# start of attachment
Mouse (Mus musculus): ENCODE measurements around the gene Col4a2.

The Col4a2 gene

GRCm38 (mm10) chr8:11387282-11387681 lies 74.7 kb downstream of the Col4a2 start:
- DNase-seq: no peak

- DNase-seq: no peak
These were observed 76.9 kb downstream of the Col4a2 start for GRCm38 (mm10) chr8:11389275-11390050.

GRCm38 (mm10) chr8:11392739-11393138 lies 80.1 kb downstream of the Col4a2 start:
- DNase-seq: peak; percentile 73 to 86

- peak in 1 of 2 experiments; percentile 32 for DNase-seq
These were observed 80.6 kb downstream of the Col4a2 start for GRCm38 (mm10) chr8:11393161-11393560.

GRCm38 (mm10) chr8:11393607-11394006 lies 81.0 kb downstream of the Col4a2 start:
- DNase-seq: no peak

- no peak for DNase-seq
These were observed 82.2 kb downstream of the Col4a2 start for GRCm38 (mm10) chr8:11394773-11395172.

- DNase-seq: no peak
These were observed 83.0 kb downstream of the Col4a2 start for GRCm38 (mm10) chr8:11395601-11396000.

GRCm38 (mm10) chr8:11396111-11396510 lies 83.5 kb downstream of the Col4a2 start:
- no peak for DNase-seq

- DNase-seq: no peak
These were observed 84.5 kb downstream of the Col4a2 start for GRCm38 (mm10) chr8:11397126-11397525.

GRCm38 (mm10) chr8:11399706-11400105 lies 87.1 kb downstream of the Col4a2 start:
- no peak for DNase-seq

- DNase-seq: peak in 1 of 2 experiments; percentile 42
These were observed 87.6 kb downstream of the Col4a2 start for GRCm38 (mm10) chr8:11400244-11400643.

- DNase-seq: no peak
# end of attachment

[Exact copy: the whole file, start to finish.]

Mouse (Mus musculus): ENCODE measurements around the gene Col4a2.

The Col4a2 gene

GRCm38 (mm10) chr8:11387282-11387681 lies 74.7 kb downstream of the Col4a2 start:
- DNase-seq: no peak

- DNase-seq: no peak
These were observed 76.9 kb downstream of the Col4a2 start for GRCm38 (mm10) chr8:11389275-11390050.

GRCm38 (mm10) chr8:11392739-11393138 lies 80.1 kb downstream of the Col4a2 start:
- DNase-seq: peak; percentile 73 to 86

- peak in 1 of 2 experiments; percentile 32 for DNase-seq
These were observed 80.6 kb downstream of the Col4a2 start for GRCm38 (mm10) chr8:11393161-11393560.

GRCm38 (mm10) chr8:11393607-11394006 lies 81.0 kb downstream of the Col4a2 start:
- DNase-seq: no peak

- no peak for DNase-seq
These were observed 82.2 kb downstream of the Col4a2 start for GRCm38 (mm10) chr8:11394773-11395172.

- DNase-seq: no peak
These were observed 83.0 kb downstream of the Col4a2 start for GRCm38 (mm10) chr8:11395601-11396000.

GRCm38 (mm10) chr8:11396111-11396510 lies 83.5 kb downstream of the Col4a2 start:
- no peak for DNase-seq

- DNase-seq: no peak
These were observed 84.5 kb downstream of the Col4a2 start for GRCm38 (mm10) chr8:11397126-11397525.

GRCm38 (mm10) chr8:11399706-11400105 lies 87.1 kb downstream of the Col4a2 start:
- no peak for DNase-seq

- DNase-seq: peak in 1 of 2 experiments; percentile 42
These were observed 87.6 kb downstream of the Col4a2 start for GRCm38 (mm10) chr8:11400244-11400643.

- DNase-seq: no peak